Shanghai, 24 January 2013

The bullet train pulled out of Beijing South Station forty minutes late, starting its five-hour trip to Shanghai. After a gentle canter through the outskirts of Beijing, the train powered off when it reached the countryside, reaching peaks of 300 km/hour – small screens over the doors helpfully clocked the speed. It was quiet in the train, disturbed only by the sudden jerk to the left caused by trains whooshing past in the opposite direction – and by certain passengers talking very loudly on their phones.

After reading a few pages of a dense report, I gave up and stared mournfully out of the window. The weather was cloudy and foggy, throwing a bleak and bleary light over everything. The land was flat, flat as the Po River plain in northern Italy. There was a thin covering of snow, not enough to make the scene beautiful. The field strips were small, reminding me of the fields around Neusidlersee to the south of Vienna. Some had been planted in corn – the stalks were still standing, some had fruit trees, but most were bare of anything. Copses of poplars broke the horizontal monotony. A few villages flashed by, a group of houses huddled together in no particular order, some proudly bearing a solar water heater on their roofs. Often, the country’s modern development would intrude, with bare, broken, worked-over ground waiting for the concrete and asphalt to arrive.

The countryside was empty save for shepherds leading small groups of sheep through the bare fields, particularly the corn fields, where the sheep were stripping the standing stalks of some nourishment. The shepherds were probably Muslim Chinese who had migrated centuries ago from the west of China and are now scattered throughout China’s eastern seaboard. They brought back memories of northern Italy, where you can also see shepherds who have come down from the mountains and are feeding their herds in bare winter fields.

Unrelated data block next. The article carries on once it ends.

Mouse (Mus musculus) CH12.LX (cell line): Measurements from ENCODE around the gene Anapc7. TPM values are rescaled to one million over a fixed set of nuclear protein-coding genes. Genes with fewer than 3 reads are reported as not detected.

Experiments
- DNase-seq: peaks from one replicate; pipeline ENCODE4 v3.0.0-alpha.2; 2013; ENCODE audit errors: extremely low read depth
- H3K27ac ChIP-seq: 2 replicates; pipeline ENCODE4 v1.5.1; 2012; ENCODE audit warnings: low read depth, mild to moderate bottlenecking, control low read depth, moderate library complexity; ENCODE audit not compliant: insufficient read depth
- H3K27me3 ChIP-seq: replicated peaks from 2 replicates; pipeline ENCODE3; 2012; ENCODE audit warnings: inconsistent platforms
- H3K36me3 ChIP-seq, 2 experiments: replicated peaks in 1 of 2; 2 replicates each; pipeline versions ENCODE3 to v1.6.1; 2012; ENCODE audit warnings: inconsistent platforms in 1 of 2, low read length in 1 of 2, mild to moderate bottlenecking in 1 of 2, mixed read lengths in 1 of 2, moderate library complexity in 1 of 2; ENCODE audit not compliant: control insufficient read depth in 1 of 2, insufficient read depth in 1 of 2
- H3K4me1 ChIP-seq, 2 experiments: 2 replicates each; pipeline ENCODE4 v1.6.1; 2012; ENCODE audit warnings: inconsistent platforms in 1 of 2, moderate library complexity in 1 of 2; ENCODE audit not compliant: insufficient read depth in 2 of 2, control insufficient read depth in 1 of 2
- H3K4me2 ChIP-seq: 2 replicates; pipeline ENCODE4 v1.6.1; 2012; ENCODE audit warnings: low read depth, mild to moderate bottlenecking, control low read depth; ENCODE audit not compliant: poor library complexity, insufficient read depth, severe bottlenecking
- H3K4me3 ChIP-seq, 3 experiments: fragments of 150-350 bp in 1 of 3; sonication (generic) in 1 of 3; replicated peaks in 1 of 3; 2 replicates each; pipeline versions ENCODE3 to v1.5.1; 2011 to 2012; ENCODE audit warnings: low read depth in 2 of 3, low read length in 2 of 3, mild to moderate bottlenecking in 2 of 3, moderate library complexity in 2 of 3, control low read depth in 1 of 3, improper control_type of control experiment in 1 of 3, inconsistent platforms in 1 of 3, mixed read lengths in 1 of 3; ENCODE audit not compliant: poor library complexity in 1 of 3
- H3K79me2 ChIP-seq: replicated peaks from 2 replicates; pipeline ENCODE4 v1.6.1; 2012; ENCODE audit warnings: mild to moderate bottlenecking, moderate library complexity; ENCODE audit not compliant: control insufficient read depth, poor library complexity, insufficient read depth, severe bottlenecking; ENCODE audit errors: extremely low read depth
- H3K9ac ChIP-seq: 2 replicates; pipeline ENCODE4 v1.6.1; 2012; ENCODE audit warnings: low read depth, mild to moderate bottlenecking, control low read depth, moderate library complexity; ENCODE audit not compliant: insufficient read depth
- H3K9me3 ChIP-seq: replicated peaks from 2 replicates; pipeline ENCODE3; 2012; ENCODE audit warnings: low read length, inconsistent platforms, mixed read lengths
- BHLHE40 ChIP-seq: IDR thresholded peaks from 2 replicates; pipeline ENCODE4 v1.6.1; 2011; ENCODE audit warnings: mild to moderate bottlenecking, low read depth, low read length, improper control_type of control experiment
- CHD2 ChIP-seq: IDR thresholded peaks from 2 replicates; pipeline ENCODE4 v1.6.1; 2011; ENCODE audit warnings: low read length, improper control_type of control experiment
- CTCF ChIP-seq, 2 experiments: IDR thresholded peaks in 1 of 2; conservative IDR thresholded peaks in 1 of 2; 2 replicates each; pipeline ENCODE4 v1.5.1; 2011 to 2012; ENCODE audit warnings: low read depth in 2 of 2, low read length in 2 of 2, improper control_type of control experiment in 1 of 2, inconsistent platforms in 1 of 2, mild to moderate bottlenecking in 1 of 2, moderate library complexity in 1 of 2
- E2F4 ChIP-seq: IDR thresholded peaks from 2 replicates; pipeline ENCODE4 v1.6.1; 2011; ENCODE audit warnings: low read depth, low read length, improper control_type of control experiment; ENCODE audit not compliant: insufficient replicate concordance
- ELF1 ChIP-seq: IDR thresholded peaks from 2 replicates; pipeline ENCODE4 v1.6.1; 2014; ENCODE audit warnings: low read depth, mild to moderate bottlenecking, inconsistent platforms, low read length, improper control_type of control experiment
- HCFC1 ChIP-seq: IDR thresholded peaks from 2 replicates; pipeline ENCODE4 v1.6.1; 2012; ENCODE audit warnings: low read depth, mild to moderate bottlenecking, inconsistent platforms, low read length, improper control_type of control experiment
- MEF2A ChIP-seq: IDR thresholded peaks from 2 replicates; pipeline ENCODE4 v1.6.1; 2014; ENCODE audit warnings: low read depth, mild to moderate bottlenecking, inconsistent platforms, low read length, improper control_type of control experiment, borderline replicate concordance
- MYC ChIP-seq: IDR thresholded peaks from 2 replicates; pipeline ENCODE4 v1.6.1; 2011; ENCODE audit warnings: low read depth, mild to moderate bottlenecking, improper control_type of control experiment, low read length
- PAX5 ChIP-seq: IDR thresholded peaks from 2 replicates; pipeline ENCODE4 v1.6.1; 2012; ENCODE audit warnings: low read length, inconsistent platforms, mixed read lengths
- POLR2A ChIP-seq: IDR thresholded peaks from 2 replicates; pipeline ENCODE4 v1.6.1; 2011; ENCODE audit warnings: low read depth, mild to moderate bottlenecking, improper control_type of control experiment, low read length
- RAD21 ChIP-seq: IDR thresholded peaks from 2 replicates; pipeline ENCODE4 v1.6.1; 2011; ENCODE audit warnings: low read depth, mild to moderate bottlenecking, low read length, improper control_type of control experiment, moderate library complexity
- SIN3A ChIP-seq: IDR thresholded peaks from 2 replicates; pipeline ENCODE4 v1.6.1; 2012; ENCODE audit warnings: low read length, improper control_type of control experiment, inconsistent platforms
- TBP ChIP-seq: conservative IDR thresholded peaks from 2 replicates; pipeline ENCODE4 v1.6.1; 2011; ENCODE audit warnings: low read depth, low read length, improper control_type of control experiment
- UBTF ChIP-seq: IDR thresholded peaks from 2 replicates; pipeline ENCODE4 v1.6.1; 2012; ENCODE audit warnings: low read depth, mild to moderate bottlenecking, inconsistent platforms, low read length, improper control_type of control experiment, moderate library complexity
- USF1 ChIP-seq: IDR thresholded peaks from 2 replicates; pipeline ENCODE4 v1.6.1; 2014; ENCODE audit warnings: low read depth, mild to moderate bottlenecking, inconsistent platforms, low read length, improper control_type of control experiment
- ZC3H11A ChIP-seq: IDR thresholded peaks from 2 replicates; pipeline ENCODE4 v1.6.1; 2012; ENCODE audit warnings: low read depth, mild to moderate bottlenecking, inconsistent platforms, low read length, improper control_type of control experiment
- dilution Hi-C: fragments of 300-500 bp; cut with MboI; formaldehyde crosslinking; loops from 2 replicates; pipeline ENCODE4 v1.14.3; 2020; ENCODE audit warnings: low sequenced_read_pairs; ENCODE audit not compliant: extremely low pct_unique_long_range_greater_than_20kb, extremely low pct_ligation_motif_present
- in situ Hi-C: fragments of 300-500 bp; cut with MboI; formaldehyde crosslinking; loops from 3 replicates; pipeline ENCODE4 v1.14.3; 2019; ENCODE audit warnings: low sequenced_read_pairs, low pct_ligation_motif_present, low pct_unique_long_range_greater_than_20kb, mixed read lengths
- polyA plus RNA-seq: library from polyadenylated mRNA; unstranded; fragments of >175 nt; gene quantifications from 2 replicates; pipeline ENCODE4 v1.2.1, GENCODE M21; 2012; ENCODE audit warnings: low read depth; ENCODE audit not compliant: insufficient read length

The only other presence was the dead. Countless gravesites dotted the landscape. You can tell a Chinese grave by the way the earth is heaped up in a conical mound over the deceased. Groups of four or five of these mounds were visible at the corner of almost every field, or so it seemed. There was no wall around them like we would have in Europe, nothing to separate them from the world of the living. Often, there would be dark trees, pines perhaps, planted nearby to keep the dead company. They reminded me so much of the cypress trees that flourish in the graveyards of Italy.

Darkness slowly set in and everything outside my window dissolved in the murk. As we started slowing down to pull into our first stop, I sighed, put on my reading glasses, and hauled out the dense report again.


Shanghai, 5 November 2012

It was difficult for my wife and I not to make comparisons with the Tate Modern when we visited the newly opened Shanghai Museum of Contemporary Art. Like the Tate Modern, the museum is housed in an old power station on the edges of a river running through a big city. And in this country where copying is a way of life, it was hard not to see the whole enterprise as just a me-too Tate Modern.

But let’s not be too negative. Let’s just go and make our visit.

Our understanding is that the mission of the Power Station of Art, as it is cutely called, is to focus on post-1980 contemporary art, mainly from China. It is not clear to us if the museum will use just the power station or if it will spread to some of the other adjacent old Expo pavilions. When we visited they were using just the power station, but there seemed to be works going on in the near-by spaces. I suppose this gives us an incentive to come back another time to check things out.

Anyway, when we went they were holding the Ninth Shanghai Biennale, or Biennalé as the Voice on the show’s audio-guide called it. There was a lot of dross as there always is in these kinds of shows, but a few things stood out. I show some photos below in no particular order.